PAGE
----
On August 16, 1995, Microsoft first launched its web browser, Internet Explorer. Codenamed O’Hare (after the airport), it was officially named after Windows Explorer and, well, the internet.
But this wasn’t just any ol’ release. Not only did its launch signal what Microsoft’s plans were with the growing internet, but the way in which it proceeded with Internet Explorer landed it in hot water with the Department of Justice (DOJ), almost forcing it to split into two companies. And a lot has changed since 1995. So by the time it was retired and replaced with Microsoft Edge in Windows 11, Internet Explorer was reduced to being known as a Google Chrome installer.
It started with Spyglass
Internet Explorer has a reputation for being a proprietary browser from an anticompetitive tech giant, but it actually started its life as a licensed browser from an anticompetitive tech giant. It was just a rebranded browser from Spyglass.
Microsoft worked out a pretty sweet deal for itself too. It paid Spyglass $2 million upfront, with a plan to pay an additional fee for every copy of Internet Explorer that it sold. Unfortunately, it didn’t actually tell Spyglass that it never had any plans to sell its new browser. Internet Explorer would always be free and eventually bundled with Windows 95 and Windows 98.
Unfortunately, Microsoft didn’t actually tell Spyglass that it never had any plans to sell its new browser.
As to be expected, Spyglass ended up suing Microsoft for this and got an additional $8 million out of the deal. Weirdly, that was just for the Windows 95 version. The company had to renegotiate anyway to make it available for Windows 3.1 and Mac.
It wasn’t until several versions later that Internet Explorer actually became a browser that was built by Microsoft from the ground up.
The Internet Tidal Wave
However, earlier that year, CEO Bill Gates penned one of the most famous Microsoft company memos in its history. It’s called The Internet Tidal Wave, and it’s where Gates declared, after several years of ignoring it, that the internet was, indeed, the future — not just for the company but for everyone. And a lot of that philosophy was brought into creating and releasing Internet Explorer, especially in regard to what Gates declared as Microsoft’s biggest competition. The memo stated that Netscape was to be considered a major competitor.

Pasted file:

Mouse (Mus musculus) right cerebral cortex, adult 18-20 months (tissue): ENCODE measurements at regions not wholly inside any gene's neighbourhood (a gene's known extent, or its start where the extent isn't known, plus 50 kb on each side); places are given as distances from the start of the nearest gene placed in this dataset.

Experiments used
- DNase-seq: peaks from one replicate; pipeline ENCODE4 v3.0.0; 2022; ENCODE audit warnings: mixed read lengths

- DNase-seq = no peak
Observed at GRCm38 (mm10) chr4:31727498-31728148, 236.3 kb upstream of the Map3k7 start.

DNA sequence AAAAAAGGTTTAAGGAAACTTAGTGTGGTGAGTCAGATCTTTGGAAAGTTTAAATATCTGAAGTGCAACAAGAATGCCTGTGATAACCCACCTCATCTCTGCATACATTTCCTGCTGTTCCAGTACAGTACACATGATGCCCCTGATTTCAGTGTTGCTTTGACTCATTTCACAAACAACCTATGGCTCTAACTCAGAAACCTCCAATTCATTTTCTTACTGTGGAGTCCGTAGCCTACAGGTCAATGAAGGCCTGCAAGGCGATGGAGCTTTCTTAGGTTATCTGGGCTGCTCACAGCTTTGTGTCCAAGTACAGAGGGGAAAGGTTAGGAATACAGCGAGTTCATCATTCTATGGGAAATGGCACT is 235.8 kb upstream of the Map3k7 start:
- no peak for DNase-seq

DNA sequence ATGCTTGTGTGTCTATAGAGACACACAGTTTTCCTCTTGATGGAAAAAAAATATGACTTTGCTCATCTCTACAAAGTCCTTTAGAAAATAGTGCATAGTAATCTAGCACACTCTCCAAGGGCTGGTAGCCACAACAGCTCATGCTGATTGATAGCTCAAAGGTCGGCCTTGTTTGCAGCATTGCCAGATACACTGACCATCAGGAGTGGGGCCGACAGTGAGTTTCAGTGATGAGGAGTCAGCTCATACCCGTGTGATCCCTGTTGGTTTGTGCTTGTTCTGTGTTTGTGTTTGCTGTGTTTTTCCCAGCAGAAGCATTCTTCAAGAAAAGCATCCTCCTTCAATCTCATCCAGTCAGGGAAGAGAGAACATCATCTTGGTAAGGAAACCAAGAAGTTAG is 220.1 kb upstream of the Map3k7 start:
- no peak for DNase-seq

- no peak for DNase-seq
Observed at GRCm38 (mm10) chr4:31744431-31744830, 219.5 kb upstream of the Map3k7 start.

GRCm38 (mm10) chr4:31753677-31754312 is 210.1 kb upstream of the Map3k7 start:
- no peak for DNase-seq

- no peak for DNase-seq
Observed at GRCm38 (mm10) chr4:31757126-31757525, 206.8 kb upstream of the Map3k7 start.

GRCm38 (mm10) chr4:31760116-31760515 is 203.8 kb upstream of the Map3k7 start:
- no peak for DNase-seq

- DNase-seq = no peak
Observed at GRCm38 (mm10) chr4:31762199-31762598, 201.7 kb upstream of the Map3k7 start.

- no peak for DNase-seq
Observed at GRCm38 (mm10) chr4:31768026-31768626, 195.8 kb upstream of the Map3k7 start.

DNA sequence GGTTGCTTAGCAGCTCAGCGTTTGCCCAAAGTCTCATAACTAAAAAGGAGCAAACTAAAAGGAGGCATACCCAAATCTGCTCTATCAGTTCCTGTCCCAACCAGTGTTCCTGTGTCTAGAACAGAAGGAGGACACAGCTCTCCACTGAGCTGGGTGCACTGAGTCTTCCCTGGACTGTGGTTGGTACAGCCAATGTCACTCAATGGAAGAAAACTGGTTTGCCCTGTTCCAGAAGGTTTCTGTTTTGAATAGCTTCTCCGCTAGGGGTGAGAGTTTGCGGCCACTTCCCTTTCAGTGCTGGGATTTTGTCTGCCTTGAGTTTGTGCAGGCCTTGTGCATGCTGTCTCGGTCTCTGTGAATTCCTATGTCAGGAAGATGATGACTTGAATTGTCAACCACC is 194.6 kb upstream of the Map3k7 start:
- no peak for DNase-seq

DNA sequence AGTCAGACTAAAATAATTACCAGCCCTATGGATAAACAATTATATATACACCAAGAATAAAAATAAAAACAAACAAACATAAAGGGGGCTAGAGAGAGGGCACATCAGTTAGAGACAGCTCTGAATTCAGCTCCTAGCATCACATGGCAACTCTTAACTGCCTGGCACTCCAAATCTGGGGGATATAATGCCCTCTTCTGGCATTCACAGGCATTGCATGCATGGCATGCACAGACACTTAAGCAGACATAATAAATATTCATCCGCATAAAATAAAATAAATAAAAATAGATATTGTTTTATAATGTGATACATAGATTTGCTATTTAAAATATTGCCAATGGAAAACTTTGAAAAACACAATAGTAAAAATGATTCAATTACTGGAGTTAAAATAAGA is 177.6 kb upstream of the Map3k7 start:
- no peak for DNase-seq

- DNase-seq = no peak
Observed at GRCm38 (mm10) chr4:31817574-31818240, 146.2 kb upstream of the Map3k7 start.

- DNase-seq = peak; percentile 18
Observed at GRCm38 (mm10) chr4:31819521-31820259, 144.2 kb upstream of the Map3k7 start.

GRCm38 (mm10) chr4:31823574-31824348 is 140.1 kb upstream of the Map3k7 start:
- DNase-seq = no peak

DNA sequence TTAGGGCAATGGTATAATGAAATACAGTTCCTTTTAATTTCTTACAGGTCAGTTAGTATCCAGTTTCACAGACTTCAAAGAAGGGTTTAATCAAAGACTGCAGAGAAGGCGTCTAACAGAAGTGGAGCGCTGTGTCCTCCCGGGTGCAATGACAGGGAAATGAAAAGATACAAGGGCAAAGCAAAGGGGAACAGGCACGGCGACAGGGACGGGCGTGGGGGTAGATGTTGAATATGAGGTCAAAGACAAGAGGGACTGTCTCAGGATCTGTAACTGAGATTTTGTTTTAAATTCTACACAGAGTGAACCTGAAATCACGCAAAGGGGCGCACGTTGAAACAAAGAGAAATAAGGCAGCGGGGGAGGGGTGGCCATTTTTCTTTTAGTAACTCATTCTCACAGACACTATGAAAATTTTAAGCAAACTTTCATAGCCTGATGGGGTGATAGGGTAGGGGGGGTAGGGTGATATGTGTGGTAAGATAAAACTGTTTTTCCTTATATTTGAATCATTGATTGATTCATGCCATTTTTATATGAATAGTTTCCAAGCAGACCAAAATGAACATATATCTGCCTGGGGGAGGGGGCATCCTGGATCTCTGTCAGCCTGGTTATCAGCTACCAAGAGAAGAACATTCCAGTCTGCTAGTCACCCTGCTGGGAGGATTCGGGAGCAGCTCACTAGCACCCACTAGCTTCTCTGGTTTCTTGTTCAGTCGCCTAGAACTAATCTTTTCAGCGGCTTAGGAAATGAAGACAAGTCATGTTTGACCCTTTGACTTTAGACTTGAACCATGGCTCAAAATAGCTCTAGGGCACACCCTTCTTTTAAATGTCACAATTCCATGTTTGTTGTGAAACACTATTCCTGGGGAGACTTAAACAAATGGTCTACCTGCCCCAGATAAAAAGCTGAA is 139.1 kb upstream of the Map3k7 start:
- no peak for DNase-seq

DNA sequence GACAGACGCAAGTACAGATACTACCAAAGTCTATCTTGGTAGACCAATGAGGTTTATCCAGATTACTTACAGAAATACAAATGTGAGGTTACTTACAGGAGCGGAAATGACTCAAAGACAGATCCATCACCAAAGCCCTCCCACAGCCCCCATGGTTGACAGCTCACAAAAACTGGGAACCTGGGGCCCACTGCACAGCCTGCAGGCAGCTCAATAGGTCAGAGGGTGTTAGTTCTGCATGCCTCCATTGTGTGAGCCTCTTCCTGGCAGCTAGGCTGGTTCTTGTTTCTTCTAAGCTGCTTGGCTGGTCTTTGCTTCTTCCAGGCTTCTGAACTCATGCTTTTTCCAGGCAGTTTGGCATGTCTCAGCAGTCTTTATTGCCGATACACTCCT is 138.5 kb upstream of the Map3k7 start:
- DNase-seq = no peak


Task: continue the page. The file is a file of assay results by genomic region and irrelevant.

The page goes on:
Yes, Microsoft famously got in a lot of trouble for bundling Internet Explorer with Windows, but it wasn’t just for bundling software. The DOJ had to prove that Microsoft didn’t do it for its customers’ benefit but to harm a competitor, and it was. There were tons of documents that proved it — including the memo. Frankly, Microsoft was so filled with its own hubris that it was never shy about what it was doing. It was even in the Windows licensing agreement for PC manufacturers that they were not allowed to bundle Netscape with their PCs. Internet Explorer was the only browser allowed to come with Windows.
The DOJ had to prove that Microsoft didn’t do it for its customers’ benefit but to harm a competitor, and it was.
But Microsoft also wanted the internet to somehow make its way into all of its products, even software like Office. The company wanted to “embrace and extend” open web technologies, a practice that’s now known as “embrace, extend, extinguish” with Microsoft’s anticompetitive behavior in hindsight. One of these places was with Java, which it licensed from Sun Microsystems. At the time, Java was going to be the next big thing on the internet, and next to Netscape, it was the other big thing that Microsoft saw as a competitor. Java was meant to allow developers to create one app that could run anywhere, something that threatened the Windows-only mentality.
That said, this licensing agreement only added to Microsoft’s troubles when it started being investigated for monopolistic practices.
Bundling Internet Explorer with Windows
So how did Microsoft’s Internet Explorer plans pan out? Well, version 1.0 wasn’t ready in time for the Windows 95 RTM, so the plan of bundling the browser with the OS wasn’t realized just yet. It took a little time for Windows versions to come with Internet Explorer, and then there was a separate version that was made for Windows NT. (Remember, regular DOS-based Windows and Windows NT were sold in parallel until the release of Windows XP in 2001.)
Internet Explorer 1 and 2 were pretty much universally hated, and 3.0 was the one that totally dropped Spyglass. By that point, Internet Explorer was getting licensing deals to be included with products like AOL, and the team that was once half a dozen people now numbered in the thousands. Not only did Microsoft have the power to make Internet Explorer available to more users, but it was technologically superior by the time IE 4.0 shipped. The writing was on the wall for Netscape, and Microsoft had caught the eye of the DOJ.
After an antitrust trial, it was ruled that Microsoft was operating as a monopoly, and it was ordered to split up into two companies, one that makes operating systems and another that makes other software. This was overturned on an appeal. Later on, Microsoft was forced to show a browser choice screen to users in Europe, and eventually, Internet Explorer fell significantly behind in popularity as more users adopted Google Chrome.